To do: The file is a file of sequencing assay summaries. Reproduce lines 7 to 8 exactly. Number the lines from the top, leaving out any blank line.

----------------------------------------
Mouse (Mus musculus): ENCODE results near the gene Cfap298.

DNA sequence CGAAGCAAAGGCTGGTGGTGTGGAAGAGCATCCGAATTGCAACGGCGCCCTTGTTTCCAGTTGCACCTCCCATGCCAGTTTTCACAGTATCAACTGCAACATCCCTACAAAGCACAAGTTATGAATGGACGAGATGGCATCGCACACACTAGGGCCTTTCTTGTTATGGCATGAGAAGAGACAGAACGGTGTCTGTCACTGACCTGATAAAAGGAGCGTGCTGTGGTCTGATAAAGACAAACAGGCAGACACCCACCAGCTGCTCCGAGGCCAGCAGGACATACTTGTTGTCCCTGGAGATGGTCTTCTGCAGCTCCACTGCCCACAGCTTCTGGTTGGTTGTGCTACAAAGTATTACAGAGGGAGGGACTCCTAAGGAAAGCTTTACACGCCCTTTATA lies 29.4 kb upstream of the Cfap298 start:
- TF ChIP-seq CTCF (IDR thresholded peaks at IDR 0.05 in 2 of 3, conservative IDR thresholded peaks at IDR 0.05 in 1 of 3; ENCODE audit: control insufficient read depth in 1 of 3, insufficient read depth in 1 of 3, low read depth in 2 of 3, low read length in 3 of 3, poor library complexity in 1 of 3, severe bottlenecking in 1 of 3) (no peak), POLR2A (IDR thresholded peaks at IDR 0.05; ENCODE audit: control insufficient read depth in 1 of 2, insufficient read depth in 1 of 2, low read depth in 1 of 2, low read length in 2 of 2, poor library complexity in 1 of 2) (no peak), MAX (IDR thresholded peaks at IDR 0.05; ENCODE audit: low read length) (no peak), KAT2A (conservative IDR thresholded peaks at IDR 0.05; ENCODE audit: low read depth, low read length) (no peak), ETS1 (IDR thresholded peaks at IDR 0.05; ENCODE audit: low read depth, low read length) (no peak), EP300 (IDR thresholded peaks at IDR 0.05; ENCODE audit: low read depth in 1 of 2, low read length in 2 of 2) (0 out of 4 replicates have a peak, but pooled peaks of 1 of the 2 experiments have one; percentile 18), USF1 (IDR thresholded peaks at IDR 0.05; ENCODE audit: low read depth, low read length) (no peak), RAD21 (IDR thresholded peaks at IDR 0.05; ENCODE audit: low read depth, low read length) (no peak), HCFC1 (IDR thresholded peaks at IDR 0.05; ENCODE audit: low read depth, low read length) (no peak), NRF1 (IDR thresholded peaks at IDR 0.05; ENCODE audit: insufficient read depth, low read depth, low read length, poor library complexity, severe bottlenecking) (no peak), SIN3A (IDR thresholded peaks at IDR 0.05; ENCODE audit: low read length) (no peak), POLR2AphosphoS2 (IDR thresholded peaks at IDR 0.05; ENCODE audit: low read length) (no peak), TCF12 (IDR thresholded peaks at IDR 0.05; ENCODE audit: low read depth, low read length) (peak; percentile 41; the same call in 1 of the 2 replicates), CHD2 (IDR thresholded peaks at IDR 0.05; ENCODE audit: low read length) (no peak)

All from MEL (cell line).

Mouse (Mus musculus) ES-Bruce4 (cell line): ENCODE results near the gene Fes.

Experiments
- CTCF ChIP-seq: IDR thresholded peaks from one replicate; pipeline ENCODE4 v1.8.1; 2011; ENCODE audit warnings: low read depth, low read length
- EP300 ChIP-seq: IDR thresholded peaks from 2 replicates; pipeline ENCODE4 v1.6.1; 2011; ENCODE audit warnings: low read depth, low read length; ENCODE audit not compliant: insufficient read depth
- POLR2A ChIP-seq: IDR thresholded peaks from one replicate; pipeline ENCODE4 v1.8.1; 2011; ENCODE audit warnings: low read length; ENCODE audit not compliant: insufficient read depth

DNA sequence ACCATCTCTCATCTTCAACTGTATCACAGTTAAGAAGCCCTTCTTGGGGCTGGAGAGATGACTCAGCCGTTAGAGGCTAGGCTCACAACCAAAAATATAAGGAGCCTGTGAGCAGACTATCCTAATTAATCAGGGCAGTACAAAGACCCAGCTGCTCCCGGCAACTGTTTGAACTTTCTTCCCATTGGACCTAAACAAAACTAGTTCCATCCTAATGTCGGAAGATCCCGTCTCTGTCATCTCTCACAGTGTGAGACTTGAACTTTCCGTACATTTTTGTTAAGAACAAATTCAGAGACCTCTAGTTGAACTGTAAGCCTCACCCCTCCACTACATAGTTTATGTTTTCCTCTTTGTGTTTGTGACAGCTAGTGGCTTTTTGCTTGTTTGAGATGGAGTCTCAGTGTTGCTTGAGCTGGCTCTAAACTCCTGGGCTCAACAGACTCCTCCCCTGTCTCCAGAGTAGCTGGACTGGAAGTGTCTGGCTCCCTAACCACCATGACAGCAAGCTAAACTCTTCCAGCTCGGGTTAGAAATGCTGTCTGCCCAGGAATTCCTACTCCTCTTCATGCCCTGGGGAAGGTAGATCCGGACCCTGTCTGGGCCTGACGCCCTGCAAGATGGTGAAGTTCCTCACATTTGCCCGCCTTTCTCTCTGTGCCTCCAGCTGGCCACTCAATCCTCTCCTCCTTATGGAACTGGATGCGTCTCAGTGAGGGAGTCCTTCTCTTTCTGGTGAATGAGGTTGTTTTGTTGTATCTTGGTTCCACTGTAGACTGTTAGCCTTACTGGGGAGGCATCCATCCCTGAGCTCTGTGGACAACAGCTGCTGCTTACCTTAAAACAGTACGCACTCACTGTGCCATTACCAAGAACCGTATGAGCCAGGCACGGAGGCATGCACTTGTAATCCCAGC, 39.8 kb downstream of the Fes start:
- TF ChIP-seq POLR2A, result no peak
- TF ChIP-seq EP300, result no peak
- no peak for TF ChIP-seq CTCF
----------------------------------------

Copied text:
- CTCF ChIP-seq: IDR thresholded peaks from one replicate; pipeline ENCODE4 v1.8.1; 2011; ENCODE audit warnings: low read depth, low read length
- EP300 ChIP-seq: IDR thresholded peaks from 2 replicates; pipeline ENCODE4 v1.6.1; 2011; ENCODE audit warnings: low read depth, low read length; ENCODE audit not compliant: insufficient read depth